The agents caught up with Stanford as he was visiting relatives in Fredericksburg, Va., reports CBS News correspondent Bob Orr. Sources say Stanford was "extremely cooperative" as agents served him with civil papers relating to an $8 billion fraud investigation launched this week by the Securities and Exchange Commission.
Stanford accepted the papers and simply drove away, Orr reports. Under the terms of the court case, Stanford had to surrender his passport, but authorities do not believe he had been purposely hiding or fleeing. He was not arrested, and officials stress, at this point, there are no criminal charges pending.
That may hard to believe for trying to get access to their money.
Venezuela on Thursday seized a failed bank controlled by Stanford after a run on deposits there, while clients were prevented from withdrawing their money from Stanford International Bank and its affiliates in a half-dozen other countries.
Stanford's father, James Stanford, told The Associated Press in Mexia, Texas, on Thursday that he hopes the allegations aren't true. "I have no earthly knowledge of it," said the elder Stanford, listed as chairman emeritus and a director for Stanford Financial Group. "I would be totally surprised if there would be truth to it. And disappointed, heartbroken."
Asked what advice he would give his son, Stanford, 81, said: "Do the right thing."
Stanford, 58, is a larger-than-life figure in the Caribbean, using his personal fortune - estimated at $2.2 billion by Forbes magazine - to bankroll public works and cricket tournaments.
He also is a major player in U.S. politics, personally donating nearly a million dollars, mostly to Democrats. At 6-feet-4, and 240 pounds, he towered over House Speaker Nancy Pelosi while giving her a warm hug at the Democratic National Convention last year.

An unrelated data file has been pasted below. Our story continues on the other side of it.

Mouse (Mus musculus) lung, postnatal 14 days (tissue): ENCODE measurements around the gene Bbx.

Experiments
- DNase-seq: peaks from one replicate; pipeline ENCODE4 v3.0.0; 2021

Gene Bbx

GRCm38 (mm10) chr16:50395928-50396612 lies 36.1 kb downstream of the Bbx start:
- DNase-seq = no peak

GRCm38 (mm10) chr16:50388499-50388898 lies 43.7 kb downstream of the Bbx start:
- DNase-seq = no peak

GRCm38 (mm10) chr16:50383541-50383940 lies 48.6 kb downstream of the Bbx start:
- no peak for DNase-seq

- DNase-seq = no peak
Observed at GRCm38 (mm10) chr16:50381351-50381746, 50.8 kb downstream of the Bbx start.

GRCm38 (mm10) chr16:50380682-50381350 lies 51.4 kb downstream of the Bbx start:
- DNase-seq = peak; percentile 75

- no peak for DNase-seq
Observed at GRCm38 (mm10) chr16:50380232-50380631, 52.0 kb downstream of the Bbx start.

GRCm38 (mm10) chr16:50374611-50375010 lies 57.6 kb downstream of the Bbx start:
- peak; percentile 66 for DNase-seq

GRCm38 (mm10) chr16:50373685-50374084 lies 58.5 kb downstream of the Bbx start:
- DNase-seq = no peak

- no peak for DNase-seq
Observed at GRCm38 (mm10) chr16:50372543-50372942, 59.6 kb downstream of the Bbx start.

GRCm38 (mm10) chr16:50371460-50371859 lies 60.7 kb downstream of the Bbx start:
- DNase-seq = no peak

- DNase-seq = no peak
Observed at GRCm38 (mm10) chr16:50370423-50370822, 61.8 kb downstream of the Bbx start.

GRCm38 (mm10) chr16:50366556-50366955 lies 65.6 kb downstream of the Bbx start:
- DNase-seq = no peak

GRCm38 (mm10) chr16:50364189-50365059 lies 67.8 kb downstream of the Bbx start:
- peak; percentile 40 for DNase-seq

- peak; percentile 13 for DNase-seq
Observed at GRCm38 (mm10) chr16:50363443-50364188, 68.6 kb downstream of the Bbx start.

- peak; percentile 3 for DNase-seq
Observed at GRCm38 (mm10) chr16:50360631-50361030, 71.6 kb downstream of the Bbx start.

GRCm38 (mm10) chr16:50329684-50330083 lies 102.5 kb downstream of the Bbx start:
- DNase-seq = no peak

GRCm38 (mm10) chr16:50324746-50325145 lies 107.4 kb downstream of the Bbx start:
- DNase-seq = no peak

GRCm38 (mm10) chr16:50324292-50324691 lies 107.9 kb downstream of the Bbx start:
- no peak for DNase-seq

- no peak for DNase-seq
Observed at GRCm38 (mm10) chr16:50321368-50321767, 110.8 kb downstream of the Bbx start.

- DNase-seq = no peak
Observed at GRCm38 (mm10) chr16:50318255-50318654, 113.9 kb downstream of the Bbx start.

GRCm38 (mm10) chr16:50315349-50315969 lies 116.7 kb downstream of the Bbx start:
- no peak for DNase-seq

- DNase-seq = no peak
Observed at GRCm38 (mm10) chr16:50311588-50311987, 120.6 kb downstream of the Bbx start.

He owns a home in the U.S. Virgin Islands and operates businesses from Houston to Miami and Switzerland to Antigua, where he holds citizenship and the government knighted him in 2006 in recognition of his economic influence and charity work.
In an e-mail to his employees last week, Stanford said his company was cooperating with the probe and vowed to "fight with every breath to continue to uphold our good name and continue the legacy we have built together."
A federal judge appointed a receiver to identify and protect Stanford's assets worldwide, including about $8 billion managed by the Antigua-based Stanford International Bank, which has affiliates in Mexico, Panama, Colombia, Ecuador, Peru and Venezuela.
Also frozen were assets of Houston-based Stanford Capital Management and Stanford Group Co., which has 29 brokerage offices around the U.S.